This is a strange title to discuss the tranformative power of yesterday’s events, but trust my train of thought. Alas, I missed the inauguration ceremony proper since I was at the Student Health Center for two hours. Sidebar: if you have a swollen knee, you need to have a $40 blood lab to rule out Lyme Disease. So the most I can comment on is seeing Aretha’s crazy bow headband, which still isn’t as tacky/cool as Whitney’s monstrosity from this week’s The City. I also was lucky enough to catch the crowd spontaneously burst into song upon 43’s departure from The District via helicopter: “Nah nah nah nah, nah nah nah nah, hey hey hey, good byyyyyye.” After that, though, I was overwhelmed with the inanity of the coverage, including how Rachel Maddow thought Senator Byrd’s hair looked awesome. This, naturally, followed Chris Matthews’ total failure to positively identify the elderly senator.
The hype was an attack on all fronts, though, and the fact of the matter is nothing could live up to that. Stop talking about how this is history in the making and let it be history in the making. When one is hyperaware in the meta-cognitive sphere of the function of historical events, it distracts from simply experiencing the event at the most basic level. Yesterday was a momentous episode in the history of America, and it led millions of people to tears, but constantly pointing this out cheapens the entire concept for everyone involved. When I was allowed to turn off the new coverage and just think about what an accomplishment it is to elect an African-American man, regardless of his mixed heritage, into the White House, it was very moving. I am human, however, and I must freely admit – I wish it was Hillary. I love Barack and am ecstatic to see him as our President. He has brought credibility, eloquence, and transformative powers to our country. Deep down, though, I would have loved to see Hillary’s hand on that bible.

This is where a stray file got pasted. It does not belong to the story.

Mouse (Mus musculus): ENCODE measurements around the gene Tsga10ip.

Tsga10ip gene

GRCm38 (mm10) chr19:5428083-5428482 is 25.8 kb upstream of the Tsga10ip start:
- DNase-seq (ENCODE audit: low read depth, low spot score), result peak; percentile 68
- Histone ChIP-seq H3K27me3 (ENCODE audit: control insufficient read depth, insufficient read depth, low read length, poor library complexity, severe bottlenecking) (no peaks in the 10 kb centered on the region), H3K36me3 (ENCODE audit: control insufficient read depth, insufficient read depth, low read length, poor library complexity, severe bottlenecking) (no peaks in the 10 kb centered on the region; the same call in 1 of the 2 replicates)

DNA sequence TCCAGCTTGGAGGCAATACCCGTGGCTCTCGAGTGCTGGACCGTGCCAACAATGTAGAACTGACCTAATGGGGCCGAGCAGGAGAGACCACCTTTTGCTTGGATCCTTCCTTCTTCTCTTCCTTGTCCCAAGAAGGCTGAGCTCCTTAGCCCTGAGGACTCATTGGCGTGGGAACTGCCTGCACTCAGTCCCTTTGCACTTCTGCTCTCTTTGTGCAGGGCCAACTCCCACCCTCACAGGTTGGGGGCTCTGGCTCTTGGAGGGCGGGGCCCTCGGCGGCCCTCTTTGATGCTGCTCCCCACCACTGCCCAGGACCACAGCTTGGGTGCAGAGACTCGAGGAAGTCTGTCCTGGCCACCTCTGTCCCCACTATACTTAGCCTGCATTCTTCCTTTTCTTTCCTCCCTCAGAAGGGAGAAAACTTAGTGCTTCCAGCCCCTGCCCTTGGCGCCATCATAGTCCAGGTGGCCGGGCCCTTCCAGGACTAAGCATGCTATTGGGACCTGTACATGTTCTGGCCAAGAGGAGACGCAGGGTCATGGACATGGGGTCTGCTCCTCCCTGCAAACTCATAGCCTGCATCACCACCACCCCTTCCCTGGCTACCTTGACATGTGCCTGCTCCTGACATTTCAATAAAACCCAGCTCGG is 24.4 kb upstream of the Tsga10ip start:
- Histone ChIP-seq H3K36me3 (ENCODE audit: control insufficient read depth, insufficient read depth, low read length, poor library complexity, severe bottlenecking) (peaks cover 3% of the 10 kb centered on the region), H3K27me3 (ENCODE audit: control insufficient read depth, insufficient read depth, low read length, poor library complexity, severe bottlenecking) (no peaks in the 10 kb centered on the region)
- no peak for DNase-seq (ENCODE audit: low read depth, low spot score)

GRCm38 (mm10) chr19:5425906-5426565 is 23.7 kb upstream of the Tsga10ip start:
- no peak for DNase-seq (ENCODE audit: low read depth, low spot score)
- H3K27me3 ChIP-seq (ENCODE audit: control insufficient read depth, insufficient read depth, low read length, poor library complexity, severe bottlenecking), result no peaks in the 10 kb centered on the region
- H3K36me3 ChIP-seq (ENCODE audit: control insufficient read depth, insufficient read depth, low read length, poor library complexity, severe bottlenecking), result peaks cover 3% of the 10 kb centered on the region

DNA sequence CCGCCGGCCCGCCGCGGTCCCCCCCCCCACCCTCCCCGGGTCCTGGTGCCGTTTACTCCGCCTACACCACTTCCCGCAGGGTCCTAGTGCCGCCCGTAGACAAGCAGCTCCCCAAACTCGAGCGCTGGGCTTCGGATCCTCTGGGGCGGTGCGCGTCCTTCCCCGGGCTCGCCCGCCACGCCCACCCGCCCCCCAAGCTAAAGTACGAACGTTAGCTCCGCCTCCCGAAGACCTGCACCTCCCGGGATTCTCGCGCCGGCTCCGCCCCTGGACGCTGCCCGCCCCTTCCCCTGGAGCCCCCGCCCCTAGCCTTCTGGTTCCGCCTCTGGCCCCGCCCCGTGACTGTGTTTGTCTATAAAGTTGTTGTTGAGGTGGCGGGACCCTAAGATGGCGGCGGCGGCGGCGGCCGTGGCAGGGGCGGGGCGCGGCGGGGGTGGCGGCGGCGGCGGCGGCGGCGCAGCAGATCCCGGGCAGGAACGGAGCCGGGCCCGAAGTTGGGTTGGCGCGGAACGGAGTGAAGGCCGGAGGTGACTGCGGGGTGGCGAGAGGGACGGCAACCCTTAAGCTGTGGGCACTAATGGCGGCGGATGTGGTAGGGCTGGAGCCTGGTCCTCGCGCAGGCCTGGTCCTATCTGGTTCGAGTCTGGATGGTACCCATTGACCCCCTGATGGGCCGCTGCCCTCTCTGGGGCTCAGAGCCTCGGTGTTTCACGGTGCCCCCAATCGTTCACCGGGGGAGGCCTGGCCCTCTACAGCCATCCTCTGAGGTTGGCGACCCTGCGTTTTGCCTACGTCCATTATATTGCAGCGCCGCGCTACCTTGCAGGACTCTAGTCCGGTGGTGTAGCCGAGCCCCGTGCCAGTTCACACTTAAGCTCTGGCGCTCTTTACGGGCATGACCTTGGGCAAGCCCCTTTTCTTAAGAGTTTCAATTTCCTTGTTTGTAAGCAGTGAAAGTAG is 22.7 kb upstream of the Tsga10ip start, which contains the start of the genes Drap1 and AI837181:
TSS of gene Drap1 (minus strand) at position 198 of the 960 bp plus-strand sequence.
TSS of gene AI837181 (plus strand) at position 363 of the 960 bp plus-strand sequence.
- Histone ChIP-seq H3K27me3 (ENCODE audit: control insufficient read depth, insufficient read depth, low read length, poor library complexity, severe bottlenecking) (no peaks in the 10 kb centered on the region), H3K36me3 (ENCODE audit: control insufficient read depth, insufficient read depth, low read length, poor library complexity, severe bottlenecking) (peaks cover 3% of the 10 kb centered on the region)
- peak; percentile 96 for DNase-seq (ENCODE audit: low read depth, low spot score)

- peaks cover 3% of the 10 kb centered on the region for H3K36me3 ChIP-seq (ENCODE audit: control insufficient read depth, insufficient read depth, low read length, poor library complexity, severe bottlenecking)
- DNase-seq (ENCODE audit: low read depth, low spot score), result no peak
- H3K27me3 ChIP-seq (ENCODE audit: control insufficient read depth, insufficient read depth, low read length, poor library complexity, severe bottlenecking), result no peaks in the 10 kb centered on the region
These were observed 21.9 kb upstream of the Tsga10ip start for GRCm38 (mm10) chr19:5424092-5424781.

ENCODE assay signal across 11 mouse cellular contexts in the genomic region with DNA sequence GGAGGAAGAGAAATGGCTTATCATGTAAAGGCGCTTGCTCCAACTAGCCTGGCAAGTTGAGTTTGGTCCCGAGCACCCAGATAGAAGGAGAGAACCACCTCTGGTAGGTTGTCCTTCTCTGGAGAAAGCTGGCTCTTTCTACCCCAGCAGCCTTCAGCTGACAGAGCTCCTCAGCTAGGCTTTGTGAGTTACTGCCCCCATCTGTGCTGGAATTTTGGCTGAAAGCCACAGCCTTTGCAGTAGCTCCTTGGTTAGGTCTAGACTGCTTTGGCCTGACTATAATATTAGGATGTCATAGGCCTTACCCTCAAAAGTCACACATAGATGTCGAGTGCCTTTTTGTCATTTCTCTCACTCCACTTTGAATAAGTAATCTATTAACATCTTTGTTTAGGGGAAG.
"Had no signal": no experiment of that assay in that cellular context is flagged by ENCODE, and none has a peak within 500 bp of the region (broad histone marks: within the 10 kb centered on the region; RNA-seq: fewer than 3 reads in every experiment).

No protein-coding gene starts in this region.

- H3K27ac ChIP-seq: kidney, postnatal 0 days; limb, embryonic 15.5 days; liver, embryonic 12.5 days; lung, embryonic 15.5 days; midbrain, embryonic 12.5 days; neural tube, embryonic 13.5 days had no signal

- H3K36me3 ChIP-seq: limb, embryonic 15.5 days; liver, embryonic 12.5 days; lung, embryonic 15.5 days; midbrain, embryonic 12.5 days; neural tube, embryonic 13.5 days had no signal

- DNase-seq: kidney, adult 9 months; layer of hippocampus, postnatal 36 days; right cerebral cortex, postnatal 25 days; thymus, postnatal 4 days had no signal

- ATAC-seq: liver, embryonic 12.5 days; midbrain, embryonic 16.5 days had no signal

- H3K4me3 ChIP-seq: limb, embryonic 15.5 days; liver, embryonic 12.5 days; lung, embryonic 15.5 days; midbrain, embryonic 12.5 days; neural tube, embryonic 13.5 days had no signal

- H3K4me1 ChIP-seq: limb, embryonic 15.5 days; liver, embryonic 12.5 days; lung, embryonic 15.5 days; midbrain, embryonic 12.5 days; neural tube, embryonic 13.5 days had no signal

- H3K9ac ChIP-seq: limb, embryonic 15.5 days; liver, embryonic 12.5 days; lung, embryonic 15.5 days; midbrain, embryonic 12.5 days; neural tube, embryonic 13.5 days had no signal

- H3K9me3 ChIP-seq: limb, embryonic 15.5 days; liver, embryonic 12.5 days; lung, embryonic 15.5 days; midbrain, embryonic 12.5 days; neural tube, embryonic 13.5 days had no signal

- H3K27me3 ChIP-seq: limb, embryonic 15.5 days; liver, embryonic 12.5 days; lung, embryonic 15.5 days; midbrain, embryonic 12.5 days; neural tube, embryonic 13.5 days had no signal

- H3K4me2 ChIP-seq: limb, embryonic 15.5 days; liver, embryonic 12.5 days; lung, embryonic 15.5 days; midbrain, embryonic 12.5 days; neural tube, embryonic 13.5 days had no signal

Irregardless, that’s just the rules of feminism. To be sure, Barack is ushering in a new era in American relationships. The work we have ahead of us was all too apparent for me, though, when I attended my Tuesday night meetings with a student group on campus. You may request a slight back story, and I will tell you what I can. My school hosts a student-run event at the end of the semester to celebrate finishing another academic year, and musical artists and groups have been known to attend in the past. These students band together to plan and execute said event, and as a graduate student, I am assisting them this spring. Last night’s topic of discussion was bringing an urban act to campus. I want to preface what I am about to write with the fact that I love my students. I seriously enjoy the students here and think of many as little brothers and sisters. That said, there is a distinct and deeply entrenched problem here with articulation, tact, and, worst of all, upper middle class racism. In the tradition of my over-dramatizing the words of my opponents when retelling the story, out of my own laziness, lack of respect for their behavior, and mouth of a herpes-infested sailor, here is a summary of things I heard them say last night. Apply copious amounts of poetic license wherever needed.
“Why do we even need an urban act?”
“I will just say now, I thought we all agreed several times that there is no need for an urban headliner and we’re wasting our time here.”